Our club also continued to be leaders having had elected three deputy governors. They were Ken MacDonald in 1992-93, Gordon Nelson in 1997-98 and Derrick Huskins in 1999-2000. We also hosted the Spring Zone Conference in March of 1991 and again in March of 1998.           In the spring of 1992 we celebrated our 40th Anniversary by changing the name of the club from Newcastle to the Miramichi Kinsmen. That night we had the pleasure of having our National Presidents John and Dodie Glynn on hand to celebrate with us.

Throughout the decade we continued raising funds with such projects as a Vehicle Giveaway, Bingo, Bed Pushes, Dances, Catering, Raffles and our Spring and Fall sportsmen stag nights. In the late nineties we did modify our sportsmen stags to one project in the Fall, a Big Buck Night, which has been a huge success.           As a result of these and other fundraising activities we were able to make donations to many community groups and charities. Some of these included Cystic Fibrosis, Multiple Sclerosis, a new rescue boat for the City Fire Department, a play ground at Ian Baillie School, renovations at the Lord Beaverbrook Arena and countless other donations.

In 1996-97 we took on one of our largest commitments in our history. We took over the former Newcastle town hall and theatre, renaming it the Beaverbrook Kin Centre. By taking this building over, we were able to sell our home, the Kinsmen School, and use the money to renovate the Building. The building was in need of many improvements and these included painting of the entire building, a new floor and curtains in the theatre, a new patio at the rear of the building, complete renovation of the second floor, a new kitchen and bar and we made the facility handicap accessible. These renovations cost in excess of $200,000, but have made it the clubs pride and joy and a beautiful facility to hold any meeting, function or banquet. We are continually doing upgrades and will continue to do so to keep this historic building available for the community.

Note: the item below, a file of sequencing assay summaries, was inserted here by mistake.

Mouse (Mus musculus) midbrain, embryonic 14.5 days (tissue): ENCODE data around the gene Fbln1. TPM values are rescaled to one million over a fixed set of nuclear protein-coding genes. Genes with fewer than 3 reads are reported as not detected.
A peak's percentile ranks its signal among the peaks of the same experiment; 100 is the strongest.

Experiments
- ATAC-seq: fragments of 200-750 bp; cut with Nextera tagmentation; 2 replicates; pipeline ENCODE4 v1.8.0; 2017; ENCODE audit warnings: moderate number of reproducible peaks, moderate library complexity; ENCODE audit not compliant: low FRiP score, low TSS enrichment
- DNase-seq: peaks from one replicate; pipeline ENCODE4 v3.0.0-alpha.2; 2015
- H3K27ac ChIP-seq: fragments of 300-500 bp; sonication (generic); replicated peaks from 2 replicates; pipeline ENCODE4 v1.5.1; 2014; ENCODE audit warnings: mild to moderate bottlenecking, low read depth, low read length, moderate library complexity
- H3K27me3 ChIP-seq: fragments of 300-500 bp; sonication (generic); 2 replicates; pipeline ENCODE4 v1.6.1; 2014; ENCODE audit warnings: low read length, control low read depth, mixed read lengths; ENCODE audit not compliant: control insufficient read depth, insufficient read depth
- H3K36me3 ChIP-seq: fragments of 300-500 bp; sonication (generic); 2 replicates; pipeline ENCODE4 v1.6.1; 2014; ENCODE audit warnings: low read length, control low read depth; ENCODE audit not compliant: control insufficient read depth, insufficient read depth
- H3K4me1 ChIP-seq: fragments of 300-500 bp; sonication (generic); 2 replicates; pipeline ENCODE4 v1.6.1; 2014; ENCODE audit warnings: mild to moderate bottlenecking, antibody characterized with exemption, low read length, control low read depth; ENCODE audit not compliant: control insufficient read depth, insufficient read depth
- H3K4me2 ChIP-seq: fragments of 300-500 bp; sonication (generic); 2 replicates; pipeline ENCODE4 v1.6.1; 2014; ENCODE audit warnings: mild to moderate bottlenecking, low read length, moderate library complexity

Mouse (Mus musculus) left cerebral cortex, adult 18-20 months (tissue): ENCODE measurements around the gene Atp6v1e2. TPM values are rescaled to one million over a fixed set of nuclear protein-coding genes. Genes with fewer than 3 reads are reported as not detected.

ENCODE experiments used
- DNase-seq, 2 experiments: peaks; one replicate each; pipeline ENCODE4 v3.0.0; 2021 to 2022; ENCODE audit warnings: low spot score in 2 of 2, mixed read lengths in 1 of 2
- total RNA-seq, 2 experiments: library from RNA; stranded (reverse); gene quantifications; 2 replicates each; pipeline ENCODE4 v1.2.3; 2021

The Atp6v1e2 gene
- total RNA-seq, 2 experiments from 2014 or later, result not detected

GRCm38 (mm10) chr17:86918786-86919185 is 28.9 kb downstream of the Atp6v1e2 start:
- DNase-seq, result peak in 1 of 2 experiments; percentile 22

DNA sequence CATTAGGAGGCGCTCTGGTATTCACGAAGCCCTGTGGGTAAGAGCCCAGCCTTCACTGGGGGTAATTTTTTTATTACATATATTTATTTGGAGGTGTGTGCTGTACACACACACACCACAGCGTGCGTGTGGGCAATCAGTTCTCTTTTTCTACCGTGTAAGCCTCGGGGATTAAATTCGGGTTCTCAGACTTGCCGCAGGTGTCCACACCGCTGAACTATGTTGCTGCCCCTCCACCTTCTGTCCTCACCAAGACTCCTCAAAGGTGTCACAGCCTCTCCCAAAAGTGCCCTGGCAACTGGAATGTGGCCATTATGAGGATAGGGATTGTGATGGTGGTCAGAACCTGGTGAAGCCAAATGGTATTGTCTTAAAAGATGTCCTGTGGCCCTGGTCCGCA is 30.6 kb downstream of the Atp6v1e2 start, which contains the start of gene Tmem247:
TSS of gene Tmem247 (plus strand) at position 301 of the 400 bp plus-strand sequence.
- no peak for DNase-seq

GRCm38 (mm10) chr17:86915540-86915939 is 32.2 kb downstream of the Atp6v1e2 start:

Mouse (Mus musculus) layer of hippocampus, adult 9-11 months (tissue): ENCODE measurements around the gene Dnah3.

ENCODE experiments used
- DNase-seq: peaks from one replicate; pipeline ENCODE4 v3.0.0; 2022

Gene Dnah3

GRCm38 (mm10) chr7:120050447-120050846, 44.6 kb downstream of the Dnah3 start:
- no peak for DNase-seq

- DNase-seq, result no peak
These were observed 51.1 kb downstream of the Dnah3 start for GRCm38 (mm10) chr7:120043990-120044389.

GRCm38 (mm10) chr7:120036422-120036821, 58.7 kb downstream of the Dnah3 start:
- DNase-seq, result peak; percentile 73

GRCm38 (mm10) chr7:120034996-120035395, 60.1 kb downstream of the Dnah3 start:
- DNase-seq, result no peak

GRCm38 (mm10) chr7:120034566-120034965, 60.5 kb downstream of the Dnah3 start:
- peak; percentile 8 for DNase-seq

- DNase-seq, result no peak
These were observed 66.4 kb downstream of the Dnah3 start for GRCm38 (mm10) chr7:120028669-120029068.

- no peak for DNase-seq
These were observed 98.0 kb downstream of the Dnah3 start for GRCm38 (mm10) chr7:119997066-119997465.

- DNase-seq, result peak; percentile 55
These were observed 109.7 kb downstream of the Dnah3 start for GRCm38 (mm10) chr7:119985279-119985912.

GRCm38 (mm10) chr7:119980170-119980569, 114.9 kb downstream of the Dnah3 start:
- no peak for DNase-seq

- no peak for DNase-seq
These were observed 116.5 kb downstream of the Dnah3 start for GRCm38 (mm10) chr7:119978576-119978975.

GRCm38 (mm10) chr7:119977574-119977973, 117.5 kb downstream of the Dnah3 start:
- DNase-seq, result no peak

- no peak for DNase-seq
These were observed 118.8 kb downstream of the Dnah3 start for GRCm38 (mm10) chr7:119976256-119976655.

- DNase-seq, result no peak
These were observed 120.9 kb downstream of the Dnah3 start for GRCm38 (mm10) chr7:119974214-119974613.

We have been able to continue to “Serve the Community’s Greatest Need” through the generosity of the people in the Miramichi region, and we cannot thank you enough for your continued support. Now that we are in a new millennium our club has taken on many new and challenging projects and with continued support from the community the sky is the limit in our next 50 years.

Kinsmen in the 21st Century